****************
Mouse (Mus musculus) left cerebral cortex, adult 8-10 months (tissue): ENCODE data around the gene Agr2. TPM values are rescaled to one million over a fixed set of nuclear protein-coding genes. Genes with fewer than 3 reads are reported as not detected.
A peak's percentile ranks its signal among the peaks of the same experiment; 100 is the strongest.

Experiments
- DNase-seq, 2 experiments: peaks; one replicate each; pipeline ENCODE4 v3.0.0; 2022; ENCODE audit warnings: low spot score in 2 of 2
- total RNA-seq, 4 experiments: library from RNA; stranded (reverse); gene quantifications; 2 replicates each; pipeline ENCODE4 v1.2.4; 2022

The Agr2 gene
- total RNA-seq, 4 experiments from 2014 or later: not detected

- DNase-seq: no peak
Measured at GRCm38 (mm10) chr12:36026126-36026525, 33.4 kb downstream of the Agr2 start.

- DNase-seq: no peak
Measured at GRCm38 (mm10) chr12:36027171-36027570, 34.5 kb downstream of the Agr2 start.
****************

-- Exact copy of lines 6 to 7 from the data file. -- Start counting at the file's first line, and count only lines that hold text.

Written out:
The Agr2 gene
- total RNA-seq, 4 experiments from 2014 or later: not detected